A TALL WALL TO SCALE
The Gang of Eight's comprehensive immigration-reform package managed to get through the U.S. Senate last week after it was amended to include a ludicrous "border surge" that included a doubling of the agents working for the U.S. Border Patrol and more than 700 miles of fencing along the U.S.-Mexico border.
There's zero evidence that doubling the number of Border Patrol agents is necessary to stop the comparatively small number of undocumented border crossers that get past the current force. Sure, you can argue that more agents would help, but doubling the force is nothing more than picking a number out of thin air to make some security-obsessed GOP senators happy.
And you might have thought that the fencing was already largely in place after the Bush administration's big build-the-danged-fence initiative, but it turns out that vehicular barriers constituted a lot of that fencing, especially in remote desert areas.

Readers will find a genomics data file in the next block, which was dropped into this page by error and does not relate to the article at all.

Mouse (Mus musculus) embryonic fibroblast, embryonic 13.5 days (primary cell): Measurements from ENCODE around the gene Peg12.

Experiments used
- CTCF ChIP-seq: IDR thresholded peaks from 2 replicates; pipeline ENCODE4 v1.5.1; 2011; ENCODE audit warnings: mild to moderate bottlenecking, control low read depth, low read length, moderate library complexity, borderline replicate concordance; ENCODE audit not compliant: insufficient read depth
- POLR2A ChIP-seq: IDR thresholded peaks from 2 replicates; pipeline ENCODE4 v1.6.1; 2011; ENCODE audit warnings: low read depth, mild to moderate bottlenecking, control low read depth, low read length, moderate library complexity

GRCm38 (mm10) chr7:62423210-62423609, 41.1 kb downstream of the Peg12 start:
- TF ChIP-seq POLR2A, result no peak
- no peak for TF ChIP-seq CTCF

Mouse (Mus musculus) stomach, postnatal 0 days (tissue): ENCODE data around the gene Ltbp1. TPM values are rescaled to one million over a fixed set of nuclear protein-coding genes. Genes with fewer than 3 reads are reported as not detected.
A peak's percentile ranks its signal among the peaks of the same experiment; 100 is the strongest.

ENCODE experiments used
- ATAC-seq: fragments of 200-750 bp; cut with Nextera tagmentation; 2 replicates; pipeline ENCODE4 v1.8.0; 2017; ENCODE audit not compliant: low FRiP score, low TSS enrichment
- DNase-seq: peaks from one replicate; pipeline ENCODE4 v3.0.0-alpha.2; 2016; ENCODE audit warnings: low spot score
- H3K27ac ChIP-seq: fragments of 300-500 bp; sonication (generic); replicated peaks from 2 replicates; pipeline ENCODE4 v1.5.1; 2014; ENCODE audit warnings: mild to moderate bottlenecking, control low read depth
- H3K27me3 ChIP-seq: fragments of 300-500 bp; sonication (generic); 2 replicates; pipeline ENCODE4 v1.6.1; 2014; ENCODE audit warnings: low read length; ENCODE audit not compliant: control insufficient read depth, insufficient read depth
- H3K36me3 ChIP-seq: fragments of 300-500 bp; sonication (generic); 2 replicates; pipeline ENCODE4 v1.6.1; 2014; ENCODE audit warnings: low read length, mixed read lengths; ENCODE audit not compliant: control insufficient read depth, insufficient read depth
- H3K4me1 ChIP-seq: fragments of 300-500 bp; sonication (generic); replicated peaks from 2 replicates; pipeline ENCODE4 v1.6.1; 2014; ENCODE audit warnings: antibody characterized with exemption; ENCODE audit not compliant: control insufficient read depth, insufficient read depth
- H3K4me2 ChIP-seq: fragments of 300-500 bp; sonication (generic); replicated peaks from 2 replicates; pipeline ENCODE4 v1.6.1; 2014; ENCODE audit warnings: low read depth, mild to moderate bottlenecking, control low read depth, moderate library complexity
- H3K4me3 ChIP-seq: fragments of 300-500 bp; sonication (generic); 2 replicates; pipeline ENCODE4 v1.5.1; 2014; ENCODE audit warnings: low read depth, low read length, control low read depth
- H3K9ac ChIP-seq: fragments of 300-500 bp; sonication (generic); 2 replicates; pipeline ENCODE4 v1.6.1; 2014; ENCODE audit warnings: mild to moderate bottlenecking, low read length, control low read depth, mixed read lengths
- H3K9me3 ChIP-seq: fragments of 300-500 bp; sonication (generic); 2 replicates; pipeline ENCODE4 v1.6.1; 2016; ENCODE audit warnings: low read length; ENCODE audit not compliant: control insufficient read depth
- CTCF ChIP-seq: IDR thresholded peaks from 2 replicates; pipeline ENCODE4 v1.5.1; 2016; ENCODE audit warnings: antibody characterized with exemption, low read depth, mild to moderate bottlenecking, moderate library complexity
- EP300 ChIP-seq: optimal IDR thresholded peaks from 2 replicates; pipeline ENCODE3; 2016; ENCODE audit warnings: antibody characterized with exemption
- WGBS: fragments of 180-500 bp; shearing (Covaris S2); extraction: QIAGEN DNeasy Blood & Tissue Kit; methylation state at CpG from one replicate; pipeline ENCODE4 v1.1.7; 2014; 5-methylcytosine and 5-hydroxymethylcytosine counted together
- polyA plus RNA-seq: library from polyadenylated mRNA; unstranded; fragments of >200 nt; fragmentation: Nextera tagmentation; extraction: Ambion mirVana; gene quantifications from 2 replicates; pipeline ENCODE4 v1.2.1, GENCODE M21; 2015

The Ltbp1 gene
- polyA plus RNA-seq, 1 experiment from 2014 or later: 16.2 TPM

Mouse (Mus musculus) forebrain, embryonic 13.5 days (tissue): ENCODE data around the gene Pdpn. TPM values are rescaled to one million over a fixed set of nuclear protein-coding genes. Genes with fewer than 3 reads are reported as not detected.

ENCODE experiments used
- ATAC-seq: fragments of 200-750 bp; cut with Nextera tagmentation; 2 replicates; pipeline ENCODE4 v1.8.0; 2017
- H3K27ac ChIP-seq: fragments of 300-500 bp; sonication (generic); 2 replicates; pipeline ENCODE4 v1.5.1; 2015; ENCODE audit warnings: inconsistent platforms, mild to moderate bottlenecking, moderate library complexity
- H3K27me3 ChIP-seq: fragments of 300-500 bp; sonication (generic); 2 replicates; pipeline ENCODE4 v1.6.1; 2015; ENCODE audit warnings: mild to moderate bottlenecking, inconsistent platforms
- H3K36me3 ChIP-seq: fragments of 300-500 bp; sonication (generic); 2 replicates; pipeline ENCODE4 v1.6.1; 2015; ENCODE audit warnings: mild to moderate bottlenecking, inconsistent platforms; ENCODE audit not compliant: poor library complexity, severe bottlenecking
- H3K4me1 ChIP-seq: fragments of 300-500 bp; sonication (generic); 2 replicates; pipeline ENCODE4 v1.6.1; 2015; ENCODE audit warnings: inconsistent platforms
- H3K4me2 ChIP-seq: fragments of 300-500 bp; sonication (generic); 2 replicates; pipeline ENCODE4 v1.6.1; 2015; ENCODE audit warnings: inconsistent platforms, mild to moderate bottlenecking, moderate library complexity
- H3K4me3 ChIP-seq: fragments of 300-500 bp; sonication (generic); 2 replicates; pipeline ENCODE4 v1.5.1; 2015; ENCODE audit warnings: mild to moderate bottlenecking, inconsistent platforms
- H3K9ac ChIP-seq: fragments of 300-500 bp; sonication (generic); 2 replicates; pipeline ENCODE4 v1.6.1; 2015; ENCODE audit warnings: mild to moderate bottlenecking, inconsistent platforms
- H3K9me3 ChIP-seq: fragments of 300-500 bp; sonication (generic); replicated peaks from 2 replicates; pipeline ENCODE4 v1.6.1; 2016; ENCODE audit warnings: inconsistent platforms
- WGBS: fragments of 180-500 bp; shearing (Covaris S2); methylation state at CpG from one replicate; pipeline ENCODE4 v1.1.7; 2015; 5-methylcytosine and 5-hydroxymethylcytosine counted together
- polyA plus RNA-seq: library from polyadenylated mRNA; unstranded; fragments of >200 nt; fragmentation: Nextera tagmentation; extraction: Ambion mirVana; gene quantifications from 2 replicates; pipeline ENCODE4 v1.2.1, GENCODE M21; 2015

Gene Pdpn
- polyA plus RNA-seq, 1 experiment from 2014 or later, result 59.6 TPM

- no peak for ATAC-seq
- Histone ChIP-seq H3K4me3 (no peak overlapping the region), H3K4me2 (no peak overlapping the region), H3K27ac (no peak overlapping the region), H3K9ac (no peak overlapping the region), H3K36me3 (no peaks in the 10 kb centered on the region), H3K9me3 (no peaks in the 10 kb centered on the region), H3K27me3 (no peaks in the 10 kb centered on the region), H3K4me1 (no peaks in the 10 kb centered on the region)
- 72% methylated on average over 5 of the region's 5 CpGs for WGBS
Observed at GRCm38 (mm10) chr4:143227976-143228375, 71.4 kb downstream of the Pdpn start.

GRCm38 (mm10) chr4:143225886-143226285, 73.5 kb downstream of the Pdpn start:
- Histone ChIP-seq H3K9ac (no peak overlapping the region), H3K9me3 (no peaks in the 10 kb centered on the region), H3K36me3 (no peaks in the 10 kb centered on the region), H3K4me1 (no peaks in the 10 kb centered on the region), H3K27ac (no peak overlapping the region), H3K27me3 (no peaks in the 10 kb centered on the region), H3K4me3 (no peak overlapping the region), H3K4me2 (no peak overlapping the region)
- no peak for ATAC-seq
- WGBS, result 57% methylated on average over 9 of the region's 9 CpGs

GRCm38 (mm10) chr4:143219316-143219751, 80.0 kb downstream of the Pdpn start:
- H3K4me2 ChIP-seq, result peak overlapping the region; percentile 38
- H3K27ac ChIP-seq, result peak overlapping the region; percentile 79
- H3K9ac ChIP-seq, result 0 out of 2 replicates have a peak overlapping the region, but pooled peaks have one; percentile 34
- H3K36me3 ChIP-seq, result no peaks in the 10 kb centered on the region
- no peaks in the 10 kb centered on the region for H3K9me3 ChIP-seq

The vehicular barriers actually make more sense in those stretches of the border; they allow wildlife to pass back and forth across the border and even if people do cross on foot, they have a long—and sometimes deadly—hike ahead of them as they dodge Border Patrol agents. Sure, some slip by the Border Patrol—but a 20-foot fence isn't that hard to scale if you're determined to enter the country, so it's a gigantic waste of money.
Even Sen. John McCain, a member of the Gang of Eight who voted in favor of the bill, said last week that the "border surge" was overkill and compared the proposed new border security proposals to the Berlin Wall.
Now the bill heads to the House of Representatives, where most observers expect that it will die. Already, key Republicans are saying that they won't allow a pathway to citizenship for undocumented immigrants now in the United States, which is a deal-breaker for Democrats.